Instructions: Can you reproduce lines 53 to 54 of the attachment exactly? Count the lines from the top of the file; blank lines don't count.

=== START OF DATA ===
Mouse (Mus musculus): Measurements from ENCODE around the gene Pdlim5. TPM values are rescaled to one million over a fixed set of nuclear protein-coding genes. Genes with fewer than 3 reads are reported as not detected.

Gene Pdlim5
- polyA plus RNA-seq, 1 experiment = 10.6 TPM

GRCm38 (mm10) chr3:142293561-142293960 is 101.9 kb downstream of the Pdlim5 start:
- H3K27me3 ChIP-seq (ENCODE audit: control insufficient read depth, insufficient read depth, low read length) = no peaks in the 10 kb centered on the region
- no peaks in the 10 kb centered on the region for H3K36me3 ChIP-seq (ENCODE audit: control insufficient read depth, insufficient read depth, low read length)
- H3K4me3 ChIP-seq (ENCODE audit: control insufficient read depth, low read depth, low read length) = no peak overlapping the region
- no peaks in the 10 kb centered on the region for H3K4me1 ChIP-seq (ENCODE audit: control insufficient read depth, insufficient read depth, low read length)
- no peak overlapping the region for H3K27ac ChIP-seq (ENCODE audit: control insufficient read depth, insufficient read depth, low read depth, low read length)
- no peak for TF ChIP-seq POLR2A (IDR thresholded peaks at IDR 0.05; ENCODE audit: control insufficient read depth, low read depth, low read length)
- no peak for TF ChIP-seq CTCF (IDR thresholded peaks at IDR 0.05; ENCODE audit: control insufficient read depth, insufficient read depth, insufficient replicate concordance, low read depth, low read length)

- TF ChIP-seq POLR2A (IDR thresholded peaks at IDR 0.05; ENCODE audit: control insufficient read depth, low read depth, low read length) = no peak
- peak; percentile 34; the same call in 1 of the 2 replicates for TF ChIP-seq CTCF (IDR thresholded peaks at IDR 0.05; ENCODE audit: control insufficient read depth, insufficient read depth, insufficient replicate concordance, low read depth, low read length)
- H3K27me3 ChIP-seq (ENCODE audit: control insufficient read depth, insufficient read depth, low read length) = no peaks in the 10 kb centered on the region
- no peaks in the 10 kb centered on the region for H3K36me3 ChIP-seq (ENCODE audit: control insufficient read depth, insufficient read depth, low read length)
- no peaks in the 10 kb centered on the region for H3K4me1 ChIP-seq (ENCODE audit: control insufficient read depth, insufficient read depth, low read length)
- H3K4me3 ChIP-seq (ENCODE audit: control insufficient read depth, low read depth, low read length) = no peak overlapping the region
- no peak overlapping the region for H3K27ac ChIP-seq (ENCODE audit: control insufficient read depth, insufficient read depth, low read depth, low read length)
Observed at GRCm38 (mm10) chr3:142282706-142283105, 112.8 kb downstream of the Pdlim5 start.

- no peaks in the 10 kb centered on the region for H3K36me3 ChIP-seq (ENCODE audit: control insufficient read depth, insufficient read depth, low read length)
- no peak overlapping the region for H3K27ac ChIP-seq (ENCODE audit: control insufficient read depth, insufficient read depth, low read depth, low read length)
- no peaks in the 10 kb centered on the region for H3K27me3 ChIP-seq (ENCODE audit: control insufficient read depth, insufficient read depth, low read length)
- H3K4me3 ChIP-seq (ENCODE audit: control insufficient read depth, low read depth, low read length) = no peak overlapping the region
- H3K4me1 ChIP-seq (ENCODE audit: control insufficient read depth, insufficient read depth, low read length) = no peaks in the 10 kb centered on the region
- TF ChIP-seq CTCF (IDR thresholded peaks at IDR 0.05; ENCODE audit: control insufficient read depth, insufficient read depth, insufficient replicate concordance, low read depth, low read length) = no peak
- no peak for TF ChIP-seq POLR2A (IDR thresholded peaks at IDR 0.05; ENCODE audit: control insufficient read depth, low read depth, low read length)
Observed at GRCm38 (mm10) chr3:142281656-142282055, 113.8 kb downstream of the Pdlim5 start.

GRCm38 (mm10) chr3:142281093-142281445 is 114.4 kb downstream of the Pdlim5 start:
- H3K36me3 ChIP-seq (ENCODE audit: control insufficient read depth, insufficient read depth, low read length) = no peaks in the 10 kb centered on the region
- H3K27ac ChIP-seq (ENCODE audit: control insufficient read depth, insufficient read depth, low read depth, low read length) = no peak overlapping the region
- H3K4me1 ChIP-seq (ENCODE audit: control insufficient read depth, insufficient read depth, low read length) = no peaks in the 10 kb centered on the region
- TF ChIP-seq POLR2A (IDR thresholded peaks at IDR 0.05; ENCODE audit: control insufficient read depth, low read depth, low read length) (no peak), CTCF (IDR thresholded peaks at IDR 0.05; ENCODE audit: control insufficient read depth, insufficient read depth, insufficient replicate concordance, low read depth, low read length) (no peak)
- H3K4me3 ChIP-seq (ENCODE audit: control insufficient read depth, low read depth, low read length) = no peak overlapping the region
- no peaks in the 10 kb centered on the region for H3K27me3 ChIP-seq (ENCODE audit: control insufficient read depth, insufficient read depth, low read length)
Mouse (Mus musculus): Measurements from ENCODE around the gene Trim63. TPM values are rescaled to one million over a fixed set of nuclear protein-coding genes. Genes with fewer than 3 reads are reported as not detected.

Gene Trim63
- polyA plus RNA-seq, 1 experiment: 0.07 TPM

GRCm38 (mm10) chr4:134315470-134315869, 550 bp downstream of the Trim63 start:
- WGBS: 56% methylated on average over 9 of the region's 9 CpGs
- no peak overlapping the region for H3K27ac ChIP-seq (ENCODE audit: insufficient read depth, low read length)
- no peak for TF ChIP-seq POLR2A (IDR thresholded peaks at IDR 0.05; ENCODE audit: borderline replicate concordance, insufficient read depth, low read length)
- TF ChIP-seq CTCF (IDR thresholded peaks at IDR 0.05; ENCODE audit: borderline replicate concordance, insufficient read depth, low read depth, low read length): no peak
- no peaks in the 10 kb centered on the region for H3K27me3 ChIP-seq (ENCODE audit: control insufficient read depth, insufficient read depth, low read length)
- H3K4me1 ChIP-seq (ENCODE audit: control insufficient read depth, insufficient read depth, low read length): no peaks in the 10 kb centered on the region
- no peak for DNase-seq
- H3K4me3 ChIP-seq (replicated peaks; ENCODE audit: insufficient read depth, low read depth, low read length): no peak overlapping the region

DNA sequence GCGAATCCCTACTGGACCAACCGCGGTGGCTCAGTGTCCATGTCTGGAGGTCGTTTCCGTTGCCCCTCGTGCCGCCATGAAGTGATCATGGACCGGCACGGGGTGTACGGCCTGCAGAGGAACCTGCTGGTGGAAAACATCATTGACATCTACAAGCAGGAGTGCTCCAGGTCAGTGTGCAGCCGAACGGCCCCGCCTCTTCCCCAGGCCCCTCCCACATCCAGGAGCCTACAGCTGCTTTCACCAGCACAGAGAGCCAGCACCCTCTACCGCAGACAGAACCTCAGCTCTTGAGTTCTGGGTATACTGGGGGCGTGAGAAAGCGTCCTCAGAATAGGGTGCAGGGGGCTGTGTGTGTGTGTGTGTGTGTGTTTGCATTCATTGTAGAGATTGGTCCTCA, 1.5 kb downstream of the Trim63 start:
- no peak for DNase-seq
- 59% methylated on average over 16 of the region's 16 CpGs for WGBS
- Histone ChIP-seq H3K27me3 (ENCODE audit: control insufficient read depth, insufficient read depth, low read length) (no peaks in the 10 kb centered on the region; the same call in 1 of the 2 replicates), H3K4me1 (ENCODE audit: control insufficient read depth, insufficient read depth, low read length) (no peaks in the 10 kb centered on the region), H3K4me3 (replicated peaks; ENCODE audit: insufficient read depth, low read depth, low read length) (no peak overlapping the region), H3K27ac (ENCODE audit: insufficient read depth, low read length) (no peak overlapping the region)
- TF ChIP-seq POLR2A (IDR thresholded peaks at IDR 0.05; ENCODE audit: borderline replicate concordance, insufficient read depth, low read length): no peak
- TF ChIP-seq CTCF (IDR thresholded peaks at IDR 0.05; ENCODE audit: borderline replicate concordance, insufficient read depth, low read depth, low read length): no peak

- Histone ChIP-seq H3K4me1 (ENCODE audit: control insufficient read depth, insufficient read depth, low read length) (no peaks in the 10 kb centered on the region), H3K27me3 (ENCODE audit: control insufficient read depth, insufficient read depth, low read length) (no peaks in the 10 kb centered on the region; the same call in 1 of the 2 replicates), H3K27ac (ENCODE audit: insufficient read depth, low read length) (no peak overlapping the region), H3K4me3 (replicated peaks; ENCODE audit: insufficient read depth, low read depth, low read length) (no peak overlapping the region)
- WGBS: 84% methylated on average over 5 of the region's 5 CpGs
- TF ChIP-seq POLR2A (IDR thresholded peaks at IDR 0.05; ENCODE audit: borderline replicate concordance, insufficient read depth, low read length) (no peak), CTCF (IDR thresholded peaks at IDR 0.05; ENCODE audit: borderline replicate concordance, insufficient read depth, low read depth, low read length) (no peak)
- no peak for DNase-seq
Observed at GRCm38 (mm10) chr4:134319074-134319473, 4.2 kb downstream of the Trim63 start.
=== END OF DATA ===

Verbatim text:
- Histone ChIP-seq H3K4me1 (ENCODE audit: control insufficient read depth, insufficient read depth, low read length) (no peaks in the 10 kb centered on the region), H3K27me3 (ENCODE audit: control insufficient read depth, insufficient read depth, low read length) (no peaks in the 10 kb centered on the region; the same call in 1 of the 2 replicates), H3K27ac (ENCODE audit: insufficient read depth, low read length) (no peak overlapping the region), H3K4me3 (replicated peaks; ENCODE audit: insufficient read depth, low read depth, low read length) (no peak overlapping the region)
- WGBS: 84% methylated on average over 5 of the region's 5 CpGs